It seems weirdly logical that the month following Halloween was once called ‘Blood Month’. The clue to reasons why this is, is the name the Anglo-Saxons gave their moon at this time – Hunters’ Moon.
The Celtic peoples of northern Europe celebrated their new year at Halloween – Samhain – and this was also the start of the winter. Winter was hard. There were no crops for the people to eat and no shops to buy in any imported foods. So began the hunting time so the Dark Ages folks could have meat to see them through the winter.
Generally, meat was not consumed in any great quantity by the ordinary people in Anglo-Saxon England. Its role was that of a stock cube, that is, it was used to flavour the stews and soups that were made from root vegetables and herbs. Rabbits were caught via hawking (as seen in Medieval depictions of the seasons) and the livestock people kept all year were slaughtered at this time.
As with all cultures, particularly of those two thousand years ago, all practical events had a religious significance too. According to the monk and historian, Bede, November was the “month of immolations”. He went on to explain: “for then the cattle which were to be slaughtered were consecrated to the gods.” There has been archaeological evidence to support this. In Berkshire, England, a boar’s head was buried with Roman tiles placed on top and in Cambridgeshire, an ox head was buried face down. Archaeologist David Wilson claimed that this was evidence of sacrifice to a pagan god. There have been many examples such as these.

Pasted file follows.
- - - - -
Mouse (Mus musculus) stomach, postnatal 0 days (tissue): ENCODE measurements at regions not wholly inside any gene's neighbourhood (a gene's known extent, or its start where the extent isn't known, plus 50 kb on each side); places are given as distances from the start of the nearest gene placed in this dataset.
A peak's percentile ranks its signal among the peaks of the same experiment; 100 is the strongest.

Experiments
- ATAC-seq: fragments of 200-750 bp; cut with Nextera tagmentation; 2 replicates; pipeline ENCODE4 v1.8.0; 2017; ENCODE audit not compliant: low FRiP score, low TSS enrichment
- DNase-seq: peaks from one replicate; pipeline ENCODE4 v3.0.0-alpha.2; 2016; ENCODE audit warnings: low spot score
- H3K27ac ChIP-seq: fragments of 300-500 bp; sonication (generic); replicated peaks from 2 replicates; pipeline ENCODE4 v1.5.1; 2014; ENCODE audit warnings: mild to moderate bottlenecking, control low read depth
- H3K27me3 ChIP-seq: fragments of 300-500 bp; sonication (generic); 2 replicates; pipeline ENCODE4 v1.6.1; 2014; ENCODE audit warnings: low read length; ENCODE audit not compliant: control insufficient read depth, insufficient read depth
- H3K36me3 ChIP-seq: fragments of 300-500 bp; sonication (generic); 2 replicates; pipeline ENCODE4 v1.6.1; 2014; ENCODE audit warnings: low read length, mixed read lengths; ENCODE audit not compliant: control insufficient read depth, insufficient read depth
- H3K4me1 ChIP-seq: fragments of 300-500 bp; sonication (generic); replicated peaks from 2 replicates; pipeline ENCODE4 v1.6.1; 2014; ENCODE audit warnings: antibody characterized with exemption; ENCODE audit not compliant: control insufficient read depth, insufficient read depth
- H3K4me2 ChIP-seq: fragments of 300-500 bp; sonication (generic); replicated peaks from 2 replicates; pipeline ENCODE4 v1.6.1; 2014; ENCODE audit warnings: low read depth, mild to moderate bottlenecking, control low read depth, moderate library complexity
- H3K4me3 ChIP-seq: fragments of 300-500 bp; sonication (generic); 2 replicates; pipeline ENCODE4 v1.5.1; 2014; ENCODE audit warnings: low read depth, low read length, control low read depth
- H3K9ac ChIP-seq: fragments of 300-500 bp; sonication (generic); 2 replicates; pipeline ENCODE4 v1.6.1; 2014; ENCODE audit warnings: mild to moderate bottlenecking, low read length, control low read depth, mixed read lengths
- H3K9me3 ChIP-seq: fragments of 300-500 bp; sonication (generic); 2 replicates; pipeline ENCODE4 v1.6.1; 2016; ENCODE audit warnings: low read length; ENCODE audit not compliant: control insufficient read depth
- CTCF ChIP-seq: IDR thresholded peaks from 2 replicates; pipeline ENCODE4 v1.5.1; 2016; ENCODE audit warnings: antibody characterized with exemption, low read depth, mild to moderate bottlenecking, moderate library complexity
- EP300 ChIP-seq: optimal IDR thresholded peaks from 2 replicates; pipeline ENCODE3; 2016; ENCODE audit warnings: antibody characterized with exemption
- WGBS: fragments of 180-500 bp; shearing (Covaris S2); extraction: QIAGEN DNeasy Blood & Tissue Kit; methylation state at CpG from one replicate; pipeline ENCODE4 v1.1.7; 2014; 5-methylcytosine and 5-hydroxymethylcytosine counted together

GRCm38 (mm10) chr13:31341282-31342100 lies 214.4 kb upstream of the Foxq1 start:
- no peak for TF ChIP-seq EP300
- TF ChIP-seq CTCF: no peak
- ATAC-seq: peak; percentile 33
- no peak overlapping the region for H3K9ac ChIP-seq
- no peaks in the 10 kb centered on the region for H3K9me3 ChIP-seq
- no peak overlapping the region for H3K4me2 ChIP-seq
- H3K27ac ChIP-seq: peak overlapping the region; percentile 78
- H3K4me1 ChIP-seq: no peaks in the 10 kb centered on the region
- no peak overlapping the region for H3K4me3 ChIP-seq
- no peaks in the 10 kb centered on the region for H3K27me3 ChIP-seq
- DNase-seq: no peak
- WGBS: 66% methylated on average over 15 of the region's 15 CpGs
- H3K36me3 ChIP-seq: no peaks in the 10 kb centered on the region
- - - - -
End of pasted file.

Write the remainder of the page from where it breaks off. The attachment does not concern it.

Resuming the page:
Cattle, or ox, appear to be the most common animal to be given in sacrifice. There are depictions of blood being collected and maybe this was given to the spirits of the trees. Or perhaps the Dark Ages peoples knew about blood being an excellent fertiliser for fruit trees. The meat would have been dried or salted and stored for winter consumption. When the shortest day arrived at the winter solstice, there would have been a great feast to celebrate the fact that people had made it through another year. Plenty of meat would have been eaten simply because there was little else.
So the new year started in the darkness of winter, with the sights, sounds and smells of animal sacrifice (some have argued that there were human sacrifices too). It gets darker and colder. The leaves die and fall from the trees. People succumb to illness and disease and die as well. November truly was an ugly, dark month.
The Anglo-Saxons, as those before them, hoped that there was enough meat to last. A bit of help from the gods and maybe they could live until the light wins out in the spring.
I really don’t like November. But I am not in the right time nor place to complain so I consider the month as a time of remembrance. So I’ll think about those who died in the past whether they be soldiers or ordinary folk.
(c) 2015 A.J. Sefton